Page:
Death Cafe Founder, Jon Underwood, Dies at 44

Walking in the Valley of the Shadow of Death

I didn’t have the pleasure of knowing Jon Underwood personally.  I interviewed him a few years ago to learn about  Death Cafe.  Being in the process of founding a similar kind of venture, I sought like-minded others.  I really wanted to hear their stories.  Jon was one of them.  I wanted to learn what it had been like for him to walk, quite literally, into the Valley of the Shadow of Death.  He strode boldly and publicly into such conversations, complete with tea and cake, in 2011.

Death Cafe discussions now take place from Australia to Nigeria and every place in between.  As of this writing, there have been 4836 Death Cafe discussions in 51 countries.  And these are just the ones registered on the Death Cafe website.

What was it that motivated him?  More importantly, why?

As I recall, he explained it something like this: the monsters in the closet are only scary until we shed light on them.  Jon felt (and I do, too) that talking about Death in a very real and personal way ultimately makes those conversations less uncomfortable.  More than that, something kind of amazing begins to take place: a deeper, more thoughtful appreciation for life in all its forms starts to develop.  And then to flourish.

Death, Dying

Dying Matters.  A lot.

People say it’s too hard to talk about dying.  Honestly, it’s easier than you think.  Particularly if you or a loved one aren’t actually in the throes of doing it while trying to start the conversation.

Seniors frequently say to me they want to talk about it with their kids, but the kids don’t want to.  Adult children often say to me they want to talk about it with their folks, but the folks don’t want to.  When I hear this, I have to wonder whether either has actually tackled the subject with the other and who is really doing the avoiding!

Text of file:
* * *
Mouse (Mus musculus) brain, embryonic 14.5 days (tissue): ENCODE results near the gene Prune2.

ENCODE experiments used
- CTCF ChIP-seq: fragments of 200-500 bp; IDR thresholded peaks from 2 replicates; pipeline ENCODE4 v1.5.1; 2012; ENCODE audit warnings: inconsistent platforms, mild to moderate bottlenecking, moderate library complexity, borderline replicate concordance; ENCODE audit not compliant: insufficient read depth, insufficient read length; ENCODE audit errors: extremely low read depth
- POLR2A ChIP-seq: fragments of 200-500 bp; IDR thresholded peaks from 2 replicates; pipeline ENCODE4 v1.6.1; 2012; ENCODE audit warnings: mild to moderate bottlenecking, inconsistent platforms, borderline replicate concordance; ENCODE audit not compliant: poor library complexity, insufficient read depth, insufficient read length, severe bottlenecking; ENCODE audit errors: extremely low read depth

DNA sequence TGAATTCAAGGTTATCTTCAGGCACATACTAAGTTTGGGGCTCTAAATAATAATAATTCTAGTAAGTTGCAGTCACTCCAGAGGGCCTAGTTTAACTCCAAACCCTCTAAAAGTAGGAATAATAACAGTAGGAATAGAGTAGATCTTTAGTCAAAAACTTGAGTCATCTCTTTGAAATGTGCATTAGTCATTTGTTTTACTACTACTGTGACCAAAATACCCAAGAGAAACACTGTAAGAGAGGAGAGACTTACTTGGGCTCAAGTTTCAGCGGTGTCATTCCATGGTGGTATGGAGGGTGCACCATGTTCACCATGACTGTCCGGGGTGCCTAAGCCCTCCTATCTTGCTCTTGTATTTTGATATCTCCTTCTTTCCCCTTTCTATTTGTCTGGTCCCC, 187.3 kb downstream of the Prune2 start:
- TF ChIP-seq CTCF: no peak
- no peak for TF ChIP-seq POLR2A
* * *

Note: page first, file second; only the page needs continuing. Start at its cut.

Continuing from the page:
I’m pretty certain that Jon Underwood did not imagine in 2011 that he would die in 2017 at the age of 44, leaving behind his wife, his children, and a world full of people who understand what he was trying to accomplish.  And I’m also feeling certain that his having talked openly about dying hasn’t lessened the incredible shock his family currently experiences with this  kind of a loss.

Talking About Dying Matters a Lot, Too

Here’s what I do know.  He’s left behind a legacy of openness and authenticity that’s hard to argue with.  He’s given his family, friends, and thousands of others across the globe a creative way to address the elephant in the living room.  That means something.  And that’s what life and death are: the meaning we make of it.

Here’s the bonus: Damariscotta Death Cafe has been meeting monthly for four years and is as lively and strong as ever.  Join in the fun on the second Monday of each month at Savory Maine, 9:00am.  No agenda.  No taboos.

Here’s to you, Jon.  I hope wherever you are now, there’s tea, cake, and heartfelt conversation.

 

Love, Death

First Home Care Training Class Graduates!

SIX HOME CARE PROVIDERS COMPLETE TWENTY HOUR EXCELLENCE IN CARE-GIVING CLASS

Training came to a close today after twenty hours of training spread over a five week period. Class participants learned a range of handy skills for in-home care-giving. Lincoln Home’s Giving Excellent Care in the Home: From Our Home to Yours curriculum centers on simple but important skills that boost confidence and help home care givers gain insight.

Class topics cover a broad range of skills. Right from the start students jump in with both feet, taking on subjects like personal values, home safety, and how to help granny with her dentures. Learning different skills and techniques help students become more confident providers.

I ENJOYED THE ACTIVITIES AND GAMES. THAT REALLY ENHANCED my training.

Student feedback helps us know what we’re doing well and what we can do better. It’s exciting to hear how the class was received, and even more exciting to know we’ve made a difference in our community with this class offering.

I gained so much through this class. I now have a different perspective and feel more confident caring for my stepfather.

I liked the way we reviewed chapters after reading them. It felt easier to take in the lessons that way.

I learned about all aspects of daily living. I gained a lot of new information and recognize that every care-giving situation is going to be different. This class is fantastic!

I liked the interaction with other students during activities.

We all got off to a good start that provided ease of sharing information and asking questions.

I learned a lot about care-giving. The biggest lesson I take away from this class is “someone else’s emergency is not my emergency.”

Please stay tuned. Lincoln Home will offer this course again in the fall of 2017.  Watch our Facebook page for the event posting!